Gaming execs: Join 180 select leaders
from King, Glu, Rovio, Unity, Facebook, and more to plan your path to global domination in 2015. GamesBeat Summit
is invite-only -- apply here
. Ticket prices increase
on March 6 Pacific!
Video games lead to violence. They warp impressionable young minds because titles like Call of Duty and Battlefield are so realistic that players can’t tell the difference. They are worse than guns.
We’ve all heard these extreme claims from the National Rifle Association, from politicians, and from Katie Couric. It doesn’t seem to matter to them that the evidence to support those ideas is nearly nonexistent. The market for violent games and guns is packed with a massive amount of potential negative energy that could erupt into another media firestorm at any moment.
That’s why it’s easy to question David Kotkin’s sanity. The peripheral designer is combining guns with games in a new controller for first- and third-person shooters on PC, Xbox 360, and PlayStation 3.
Kotkin calls it the Delta Six. It is a controller that he modeled after a real firearm. It is gun-metal black. To fire, you pull the trigger. To reload, you tap the magazine. It comes with a silencer and a stock to make it look and feel more like an assault weapon. When you pull the trigger, it provides simulated recoil. He will make the final product out of plastic and with an orange tip, but he is clearly targeting people who want something that feels authentic.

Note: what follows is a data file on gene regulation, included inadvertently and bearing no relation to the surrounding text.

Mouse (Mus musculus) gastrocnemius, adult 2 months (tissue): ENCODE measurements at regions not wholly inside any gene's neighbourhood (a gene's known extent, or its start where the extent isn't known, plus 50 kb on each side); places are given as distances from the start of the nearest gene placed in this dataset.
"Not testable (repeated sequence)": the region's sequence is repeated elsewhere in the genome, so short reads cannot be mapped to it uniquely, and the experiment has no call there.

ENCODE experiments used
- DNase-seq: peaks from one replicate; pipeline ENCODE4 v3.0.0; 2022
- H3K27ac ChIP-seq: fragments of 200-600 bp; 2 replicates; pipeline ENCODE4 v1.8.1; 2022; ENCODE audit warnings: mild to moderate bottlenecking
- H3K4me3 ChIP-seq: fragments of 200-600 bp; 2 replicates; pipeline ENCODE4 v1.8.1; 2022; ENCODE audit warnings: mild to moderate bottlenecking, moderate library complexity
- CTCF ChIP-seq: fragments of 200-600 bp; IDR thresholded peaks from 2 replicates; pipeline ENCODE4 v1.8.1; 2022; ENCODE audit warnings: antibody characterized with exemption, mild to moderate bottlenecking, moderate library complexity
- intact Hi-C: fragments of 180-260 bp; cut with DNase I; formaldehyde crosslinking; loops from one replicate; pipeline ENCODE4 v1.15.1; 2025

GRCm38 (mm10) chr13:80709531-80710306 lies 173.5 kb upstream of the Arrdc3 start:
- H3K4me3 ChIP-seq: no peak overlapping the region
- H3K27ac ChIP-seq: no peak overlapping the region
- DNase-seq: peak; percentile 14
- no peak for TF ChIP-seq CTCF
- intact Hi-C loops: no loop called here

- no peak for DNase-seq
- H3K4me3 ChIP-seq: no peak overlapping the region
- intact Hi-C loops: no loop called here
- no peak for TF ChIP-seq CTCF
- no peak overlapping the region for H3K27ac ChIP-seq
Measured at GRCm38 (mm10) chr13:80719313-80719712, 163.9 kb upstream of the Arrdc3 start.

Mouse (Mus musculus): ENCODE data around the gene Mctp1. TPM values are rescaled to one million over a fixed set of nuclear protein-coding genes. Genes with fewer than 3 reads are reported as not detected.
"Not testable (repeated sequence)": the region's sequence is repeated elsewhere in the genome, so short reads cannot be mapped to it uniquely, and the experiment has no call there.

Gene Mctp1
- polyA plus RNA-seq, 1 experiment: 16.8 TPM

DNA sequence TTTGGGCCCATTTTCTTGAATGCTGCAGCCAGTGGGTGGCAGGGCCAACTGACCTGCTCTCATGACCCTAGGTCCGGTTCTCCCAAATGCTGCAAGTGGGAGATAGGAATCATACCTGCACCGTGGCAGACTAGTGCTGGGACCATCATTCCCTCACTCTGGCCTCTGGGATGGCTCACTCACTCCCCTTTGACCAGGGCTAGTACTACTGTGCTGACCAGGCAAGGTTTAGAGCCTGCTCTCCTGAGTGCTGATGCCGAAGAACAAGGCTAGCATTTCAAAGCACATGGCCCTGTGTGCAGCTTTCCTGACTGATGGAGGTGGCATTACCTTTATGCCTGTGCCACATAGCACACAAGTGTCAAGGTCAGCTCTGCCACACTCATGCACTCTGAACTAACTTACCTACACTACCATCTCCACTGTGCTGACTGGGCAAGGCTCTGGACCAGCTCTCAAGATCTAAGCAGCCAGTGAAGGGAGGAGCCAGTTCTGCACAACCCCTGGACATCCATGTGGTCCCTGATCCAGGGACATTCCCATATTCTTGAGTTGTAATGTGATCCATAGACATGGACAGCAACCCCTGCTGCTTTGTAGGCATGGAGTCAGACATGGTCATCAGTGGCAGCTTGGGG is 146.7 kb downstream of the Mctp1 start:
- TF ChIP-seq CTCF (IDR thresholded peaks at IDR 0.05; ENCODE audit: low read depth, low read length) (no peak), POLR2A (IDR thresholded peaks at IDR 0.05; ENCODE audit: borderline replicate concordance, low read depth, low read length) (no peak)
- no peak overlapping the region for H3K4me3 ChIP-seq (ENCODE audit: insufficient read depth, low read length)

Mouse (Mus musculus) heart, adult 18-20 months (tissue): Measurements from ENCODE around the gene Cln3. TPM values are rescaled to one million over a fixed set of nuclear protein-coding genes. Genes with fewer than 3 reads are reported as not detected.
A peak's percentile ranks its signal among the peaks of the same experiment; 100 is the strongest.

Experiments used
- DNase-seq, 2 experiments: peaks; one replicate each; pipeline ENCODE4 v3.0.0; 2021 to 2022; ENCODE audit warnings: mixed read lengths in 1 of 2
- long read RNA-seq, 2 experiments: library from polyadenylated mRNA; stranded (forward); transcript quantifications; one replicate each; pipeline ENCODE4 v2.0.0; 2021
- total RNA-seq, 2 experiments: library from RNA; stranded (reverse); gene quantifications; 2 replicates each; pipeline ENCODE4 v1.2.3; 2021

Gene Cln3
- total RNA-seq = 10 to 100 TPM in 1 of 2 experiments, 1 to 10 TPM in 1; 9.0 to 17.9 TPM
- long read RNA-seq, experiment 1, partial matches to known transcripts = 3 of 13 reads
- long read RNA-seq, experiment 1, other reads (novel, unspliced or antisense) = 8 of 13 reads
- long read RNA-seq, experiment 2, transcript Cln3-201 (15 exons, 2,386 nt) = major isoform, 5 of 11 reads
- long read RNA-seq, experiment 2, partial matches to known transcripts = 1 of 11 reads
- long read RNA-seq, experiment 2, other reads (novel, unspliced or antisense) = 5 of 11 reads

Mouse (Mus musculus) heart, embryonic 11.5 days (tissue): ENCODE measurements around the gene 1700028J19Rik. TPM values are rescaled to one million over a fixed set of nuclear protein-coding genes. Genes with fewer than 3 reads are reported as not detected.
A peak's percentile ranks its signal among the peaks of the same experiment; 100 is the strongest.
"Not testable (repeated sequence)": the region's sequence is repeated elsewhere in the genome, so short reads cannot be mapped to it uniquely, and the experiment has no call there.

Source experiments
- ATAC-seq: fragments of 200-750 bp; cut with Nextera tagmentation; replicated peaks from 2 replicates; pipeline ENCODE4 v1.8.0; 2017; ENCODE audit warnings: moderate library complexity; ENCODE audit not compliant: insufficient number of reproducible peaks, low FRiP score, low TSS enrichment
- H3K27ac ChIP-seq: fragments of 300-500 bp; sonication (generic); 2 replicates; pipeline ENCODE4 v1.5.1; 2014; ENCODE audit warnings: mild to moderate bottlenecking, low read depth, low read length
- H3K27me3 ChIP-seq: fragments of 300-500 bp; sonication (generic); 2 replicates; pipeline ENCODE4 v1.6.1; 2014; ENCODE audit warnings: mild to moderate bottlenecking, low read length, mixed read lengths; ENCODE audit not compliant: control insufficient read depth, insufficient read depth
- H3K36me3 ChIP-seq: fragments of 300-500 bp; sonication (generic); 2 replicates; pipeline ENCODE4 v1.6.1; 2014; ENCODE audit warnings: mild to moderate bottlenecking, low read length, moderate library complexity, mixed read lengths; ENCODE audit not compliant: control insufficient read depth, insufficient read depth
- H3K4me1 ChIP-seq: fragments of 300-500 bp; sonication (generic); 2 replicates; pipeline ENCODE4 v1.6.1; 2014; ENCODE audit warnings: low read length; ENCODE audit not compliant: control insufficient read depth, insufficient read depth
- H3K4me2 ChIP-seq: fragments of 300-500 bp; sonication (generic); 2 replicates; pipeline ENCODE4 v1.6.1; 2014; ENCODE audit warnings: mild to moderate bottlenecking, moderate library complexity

“It’s a gaming gun for adults,” Kotkin told GamesBeat. “That’s what I want.”
It’s also a sensationalized Fox News story waiting to happen, but Kotkin isn’t going to let that stop him.
Right now, Kotkin is running a Kickstarter to fund production of the controller. He asked for $100,000. With six days left, more than 600 backers are pledging almost $120,000.
His goal is to provide a more realistic gun experience in today’s modern shooters.
“It might not be better than a controller, but you’re going to feel more absorbed in the experience,” said Kotkin. “It’s going to be a 4D experience where everything is happening, and you’ll feel like you’re in battle.”
Delta Six isn’t just a light gun. It uses full motion controls and realistic actions to give players a more life-like experience. Gamers can move their in-game character by tilting the controller backward and forward or from side-to-side. Perhaps most impressive, Delta Six senses when players look down its scope. This causes the onscreen character to look down its sights as well.
“I know I can bring a better-than-arcade-like experience to the home,” said Kotkin.